•Punishment for England in the 16th century was hanging, drawing and quartering
•16th century in Europe had considerable changes throughout its law
•increased influence of universities and university trained lawyers
•At universities of Oxford and Cambridge, Roman and Canon were commonly taught. (Involved doctorates to the practitioners) Crimes Crimes of Nobility Crimes of Commoners Theft
Cut purses
Begging
Poaching
Adultery
Debtors
Forgers
Fraud
Dice coggers High Treason
Blasphemy
Sedition
Spying
Rebellion
Murder
Witchcraft
Alchemy Punishments http://www.cartoonstock.com/directory/t/treason.asp Many hundreds of people witnessed the punishments and executions
Such events, like the executions, were considered to be “exciting days out” by the lower class families
Punishments were very cruel and violent
Not even the royalty was excused from this most public form of punishment for their crimes
Punishment for poaching crimes differed according to when the crime was committed It was a crime to travel without a licence. This law ensured that the spread of disease, especially the plague, was contained as much as possible.
Anyone who needed to travel to earn their living, such as actors, were treated with suspicion and could therefore expected to be accused of crimes
Trials were designed in the favour of the prosecutors and defendants who were accused of any crimes were not even allowed legal counsel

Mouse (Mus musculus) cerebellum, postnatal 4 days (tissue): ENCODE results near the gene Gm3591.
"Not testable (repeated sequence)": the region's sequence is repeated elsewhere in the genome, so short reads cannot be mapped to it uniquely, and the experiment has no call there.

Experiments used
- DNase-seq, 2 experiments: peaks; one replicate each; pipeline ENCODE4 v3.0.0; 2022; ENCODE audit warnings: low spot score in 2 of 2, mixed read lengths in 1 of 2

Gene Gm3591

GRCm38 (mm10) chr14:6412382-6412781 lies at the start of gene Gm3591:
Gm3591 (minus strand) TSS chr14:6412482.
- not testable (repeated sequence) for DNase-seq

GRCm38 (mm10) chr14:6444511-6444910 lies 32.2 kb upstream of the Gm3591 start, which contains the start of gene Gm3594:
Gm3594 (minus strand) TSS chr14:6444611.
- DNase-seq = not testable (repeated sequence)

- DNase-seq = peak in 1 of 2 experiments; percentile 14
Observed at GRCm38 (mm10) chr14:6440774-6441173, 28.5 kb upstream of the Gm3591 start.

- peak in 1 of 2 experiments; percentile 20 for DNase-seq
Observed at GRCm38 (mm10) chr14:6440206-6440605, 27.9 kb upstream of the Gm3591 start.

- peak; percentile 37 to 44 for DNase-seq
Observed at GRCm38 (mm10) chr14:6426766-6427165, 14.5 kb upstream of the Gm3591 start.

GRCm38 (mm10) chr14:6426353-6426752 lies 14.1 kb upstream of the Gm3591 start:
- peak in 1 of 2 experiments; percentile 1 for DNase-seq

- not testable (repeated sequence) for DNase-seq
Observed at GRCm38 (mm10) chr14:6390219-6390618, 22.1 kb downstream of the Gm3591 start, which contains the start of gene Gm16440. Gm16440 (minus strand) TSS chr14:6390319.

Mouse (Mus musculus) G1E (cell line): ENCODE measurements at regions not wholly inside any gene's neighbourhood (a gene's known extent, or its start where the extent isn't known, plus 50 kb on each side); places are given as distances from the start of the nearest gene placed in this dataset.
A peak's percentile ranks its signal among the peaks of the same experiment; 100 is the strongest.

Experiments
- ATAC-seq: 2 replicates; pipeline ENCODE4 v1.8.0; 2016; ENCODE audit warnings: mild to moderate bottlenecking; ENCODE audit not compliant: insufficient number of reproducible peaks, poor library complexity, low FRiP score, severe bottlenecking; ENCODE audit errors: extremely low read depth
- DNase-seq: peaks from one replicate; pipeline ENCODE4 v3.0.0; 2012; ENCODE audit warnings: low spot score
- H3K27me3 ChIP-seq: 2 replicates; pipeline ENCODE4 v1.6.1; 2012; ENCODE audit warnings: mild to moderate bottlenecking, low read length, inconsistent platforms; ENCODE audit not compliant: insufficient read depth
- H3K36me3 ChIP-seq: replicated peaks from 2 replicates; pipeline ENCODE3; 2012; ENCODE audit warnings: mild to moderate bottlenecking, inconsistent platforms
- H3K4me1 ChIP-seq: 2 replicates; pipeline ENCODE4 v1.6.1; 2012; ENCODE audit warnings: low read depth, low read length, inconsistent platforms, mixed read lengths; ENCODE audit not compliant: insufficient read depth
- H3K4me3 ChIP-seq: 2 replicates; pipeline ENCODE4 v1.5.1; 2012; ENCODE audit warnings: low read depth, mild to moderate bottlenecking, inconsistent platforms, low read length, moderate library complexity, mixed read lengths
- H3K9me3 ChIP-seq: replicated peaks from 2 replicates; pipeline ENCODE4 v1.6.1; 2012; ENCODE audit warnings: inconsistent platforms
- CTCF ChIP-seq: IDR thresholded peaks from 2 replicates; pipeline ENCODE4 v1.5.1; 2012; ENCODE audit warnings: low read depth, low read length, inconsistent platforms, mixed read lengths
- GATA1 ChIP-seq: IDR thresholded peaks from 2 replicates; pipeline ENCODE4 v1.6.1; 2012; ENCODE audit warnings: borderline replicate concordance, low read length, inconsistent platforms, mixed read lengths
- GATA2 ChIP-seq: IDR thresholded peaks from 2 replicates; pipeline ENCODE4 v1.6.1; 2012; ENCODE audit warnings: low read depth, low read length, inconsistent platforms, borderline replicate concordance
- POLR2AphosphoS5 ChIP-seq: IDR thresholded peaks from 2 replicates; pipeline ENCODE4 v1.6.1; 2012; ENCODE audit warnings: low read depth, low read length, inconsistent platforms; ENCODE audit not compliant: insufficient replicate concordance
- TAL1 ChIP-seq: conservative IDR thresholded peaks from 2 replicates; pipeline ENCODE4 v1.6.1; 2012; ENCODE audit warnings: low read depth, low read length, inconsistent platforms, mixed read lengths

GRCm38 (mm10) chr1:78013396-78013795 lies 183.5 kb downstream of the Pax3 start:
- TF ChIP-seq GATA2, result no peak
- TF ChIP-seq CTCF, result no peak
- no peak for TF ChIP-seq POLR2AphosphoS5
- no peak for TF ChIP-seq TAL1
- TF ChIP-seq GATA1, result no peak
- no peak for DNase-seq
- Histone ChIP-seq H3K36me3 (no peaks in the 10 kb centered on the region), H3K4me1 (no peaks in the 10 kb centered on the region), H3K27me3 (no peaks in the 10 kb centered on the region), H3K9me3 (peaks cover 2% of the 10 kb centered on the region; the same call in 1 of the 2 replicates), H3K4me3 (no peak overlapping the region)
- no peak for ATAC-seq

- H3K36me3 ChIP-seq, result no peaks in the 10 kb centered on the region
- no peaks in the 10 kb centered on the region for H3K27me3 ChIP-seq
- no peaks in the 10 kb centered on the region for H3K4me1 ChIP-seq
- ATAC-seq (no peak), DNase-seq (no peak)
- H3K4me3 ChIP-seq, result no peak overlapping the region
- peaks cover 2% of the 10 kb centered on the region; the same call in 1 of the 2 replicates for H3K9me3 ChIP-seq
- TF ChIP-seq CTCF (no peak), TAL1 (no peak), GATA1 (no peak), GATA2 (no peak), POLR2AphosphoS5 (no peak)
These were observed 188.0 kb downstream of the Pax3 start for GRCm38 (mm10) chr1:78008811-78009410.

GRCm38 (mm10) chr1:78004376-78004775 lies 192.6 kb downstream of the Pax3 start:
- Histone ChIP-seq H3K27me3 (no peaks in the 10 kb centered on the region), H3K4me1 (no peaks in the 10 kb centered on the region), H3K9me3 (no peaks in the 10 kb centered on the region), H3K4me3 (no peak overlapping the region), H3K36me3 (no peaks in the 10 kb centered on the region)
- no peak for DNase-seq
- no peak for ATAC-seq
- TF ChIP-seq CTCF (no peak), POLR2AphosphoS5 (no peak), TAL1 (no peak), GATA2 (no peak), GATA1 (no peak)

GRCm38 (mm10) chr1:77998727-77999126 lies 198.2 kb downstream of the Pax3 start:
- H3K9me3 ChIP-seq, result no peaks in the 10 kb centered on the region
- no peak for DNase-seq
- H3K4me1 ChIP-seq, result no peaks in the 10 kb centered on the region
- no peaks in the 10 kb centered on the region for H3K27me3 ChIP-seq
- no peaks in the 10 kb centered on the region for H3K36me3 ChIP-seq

If a person committed suicide, there would still be a punishment that would be given to the dead corpse.
Nobles condemned to death were usually executed by beheading while Common traitors were hanged, drawn, and quartered.
The most common ways to torture a person was by Stretching, burning, beating the body, and suffocating a person with water
When Elizabeth took the throne, torture was used the most, more than in any other period of history. Hanging
Burning
The Pillory and the Stocks
Whipping
Branding
Pressing
Ducking stools
The Wheel
Boiling in oil water or lead
Starvation in a public place
Cutting off various items of the anatomy - hands, ears etc
The Gossip's Bridle or the Brank
The Drunkards Cloak Types of Punishments http://brandonkoon.com/network-marketing/zeek-rewards-why-i-decided-to-join/ Problems lack of evidence
no admittance back into society
no optional programing
no form of compensation
no appeal from the accused
lack of restitution
corruption http://www.veteransnewsnow.com/2011/10/29/nypd-sweeping-internal-investigation-300-cases-of-corruption-16-officers-arrested-so-far/corruption-1/ http://www.historytoday.com/tim-harris/charles-ii-reality-behind-merry-monarchy http://www.bnp.org.uk/news/blasphemy-back-hate-legislation-threatens-freedom-speech-warns-civitas http://doloresmonet.hubpages.com/hub/Renaissance-Fashion-Womens-Clothing-in-Elizabethan-England http://www.bbc.co.uk/history/british/victorians/bsurface_01.shtml johnnyscreepshow.blogspot.com/2010/08/ask-magic-internet-stupid-question-no.html http://www.montgomeryschoolsmd.org/schools/wjhs/mediactr/englishpathfinder/Shakespeare/index.html http://essentialshakespeare.wikispaces.com/Crime++and+Punishment http://sites.duke.edu/midsummer/category/background-information/ Modern Law Imprisonment
Suspended Sentence
Community Service Order
Drug Testing and Treatment Order
Fine
Compensation Order
Conditional Discharge
Absolute Discharge
Driving Ban
Firearms Ban
Points on driving license
Forfeit Order http://siliconangle.com/blog/2011/04/13/huawei-and-motorola-settle-after-series-of-legal-battles/courtroom-2/